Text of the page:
The first three words of The Road Less Travelled by Scott Peck are: LIFE IS DIFFICULT.
I have always liked that statement because it tells us that no matter where we go or what we do in life there will be difficulty. So many of us in America have grown up with relative ease compared to what many in our country and around the world have experienced. Difficulty is a subjective term.
COVID 19 has created a new dimension to that word. Being isolated, away from friends, family, work friends. Losing the freedom to roam independently as we are so accustomed to doing has created so many difficulties. It is estimated that over half of our population or are suffering from depression, loneliness, hopelessness, and anxiety.
Many who were already suffering from Major Depressive Disorder, Bipolar Disorder, Anxiety Disorder, Compulsive Disorder, or any of the addictive disorders, Alcoholism, Drug abuse, or pornography abuse are suffering so much more than before. An estimated 40% of these have relapsed in the past 90 days as COVID has gone from an unknown disease to the greatest killer of human life in our nation.
Is this normal? Should we have expected this difficulty? Is there a way we can get back to some semblance of a normal life? The answer is Yes, we can.
Let us first look at loneliness and solitude. I have asked many for their definitions of these words and how they differ. In order to find solitude, we need to understand that it is ok to be by ourselves!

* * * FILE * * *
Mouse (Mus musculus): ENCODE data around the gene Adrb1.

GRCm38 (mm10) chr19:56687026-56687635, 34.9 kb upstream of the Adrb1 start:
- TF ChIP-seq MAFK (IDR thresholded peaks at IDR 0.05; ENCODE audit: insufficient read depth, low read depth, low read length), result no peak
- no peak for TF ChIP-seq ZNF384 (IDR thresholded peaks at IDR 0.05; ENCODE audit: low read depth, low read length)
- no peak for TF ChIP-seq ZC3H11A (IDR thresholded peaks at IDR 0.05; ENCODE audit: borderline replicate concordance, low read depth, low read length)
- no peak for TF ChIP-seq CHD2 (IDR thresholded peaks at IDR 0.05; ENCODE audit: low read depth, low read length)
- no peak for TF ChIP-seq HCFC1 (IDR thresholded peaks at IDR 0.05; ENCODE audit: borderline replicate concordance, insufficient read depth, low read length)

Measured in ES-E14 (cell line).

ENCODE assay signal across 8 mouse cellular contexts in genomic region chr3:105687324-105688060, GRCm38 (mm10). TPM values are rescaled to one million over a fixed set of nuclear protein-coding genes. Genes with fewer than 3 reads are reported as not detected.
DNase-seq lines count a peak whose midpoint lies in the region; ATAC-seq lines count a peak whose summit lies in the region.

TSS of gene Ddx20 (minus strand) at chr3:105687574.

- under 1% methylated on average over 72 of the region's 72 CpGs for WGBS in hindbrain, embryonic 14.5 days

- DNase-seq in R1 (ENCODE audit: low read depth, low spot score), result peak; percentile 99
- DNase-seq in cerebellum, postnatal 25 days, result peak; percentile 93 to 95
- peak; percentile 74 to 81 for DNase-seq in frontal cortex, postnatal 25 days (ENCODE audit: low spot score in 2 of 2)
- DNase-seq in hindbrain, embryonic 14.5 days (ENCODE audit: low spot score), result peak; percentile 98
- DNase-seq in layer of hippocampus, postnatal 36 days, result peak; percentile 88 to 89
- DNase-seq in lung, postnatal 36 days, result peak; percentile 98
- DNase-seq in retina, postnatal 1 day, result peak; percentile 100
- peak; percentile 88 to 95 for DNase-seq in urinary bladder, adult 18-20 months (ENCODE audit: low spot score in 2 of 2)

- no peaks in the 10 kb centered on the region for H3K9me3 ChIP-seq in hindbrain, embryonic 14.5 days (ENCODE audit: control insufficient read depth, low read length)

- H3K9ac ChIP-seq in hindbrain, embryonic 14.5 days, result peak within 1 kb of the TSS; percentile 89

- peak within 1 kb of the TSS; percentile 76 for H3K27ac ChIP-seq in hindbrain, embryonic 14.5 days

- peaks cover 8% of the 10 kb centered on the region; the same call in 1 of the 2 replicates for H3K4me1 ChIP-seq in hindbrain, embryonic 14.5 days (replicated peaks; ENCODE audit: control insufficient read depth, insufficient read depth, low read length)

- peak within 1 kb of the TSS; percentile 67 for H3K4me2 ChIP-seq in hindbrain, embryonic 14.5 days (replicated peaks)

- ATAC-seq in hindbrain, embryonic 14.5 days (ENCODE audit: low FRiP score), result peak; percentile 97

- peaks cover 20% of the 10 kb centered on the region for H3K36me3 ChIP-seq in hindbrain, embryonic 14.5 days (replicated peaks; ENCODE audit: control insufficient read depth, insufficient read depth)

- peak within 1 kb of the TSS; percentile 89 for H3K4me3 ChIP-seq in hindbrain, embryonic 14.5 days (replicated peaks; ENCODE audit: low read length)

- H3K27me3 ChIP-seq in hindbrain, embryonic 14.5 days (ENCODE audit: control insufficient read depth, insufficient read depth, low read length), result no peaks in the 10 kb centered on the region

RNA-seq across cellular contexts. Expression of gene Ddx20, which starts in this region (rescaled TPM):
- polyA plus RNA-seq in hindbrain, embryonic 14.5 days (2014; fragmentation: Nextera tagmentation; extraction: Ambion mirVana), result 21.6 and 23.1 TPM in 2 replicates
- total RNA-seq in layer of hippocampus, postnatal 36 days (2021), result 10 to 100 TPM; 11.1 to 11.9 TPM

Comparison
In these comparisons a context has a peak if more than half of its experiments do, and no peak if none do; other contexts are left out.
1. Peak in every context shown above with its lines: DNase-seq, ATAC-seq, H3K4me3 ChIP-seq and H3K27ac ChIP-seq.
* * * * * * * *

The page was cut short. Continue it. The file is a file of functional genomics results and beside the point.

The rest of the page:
Loneliness expresses the pain of being alone
Solitude expresses the glory of being alone
I have a friend in a Federal prison who describes his feelings about these two terms. He is an avid reader and prefers as much time as possible reading. He is one of the most informed and intelligent people I know, simply having read thousands of books over the years. He suggests he is never lonely when he has a book to read because it is that medium that takes him into a world where he is a part of something, a world of imagination.
There are many ways to stay in touch with friends and family, face time, google hangout, zoom. All these allow us to use our imagination to find ways to not be alone. I know of families who have meals together with tablets or phones standing up so everyone can see each other. There are groups playing bridge, book clubs, Netflix discussion groups. It is a choice to be lonely. It is a choice to find meaningful activities.
As these difficult times continue, I will be posting a new series accepting where we are, called Here and Now. Please check back next Wednesday for Part 1, be safe, take care, tell someone you love them.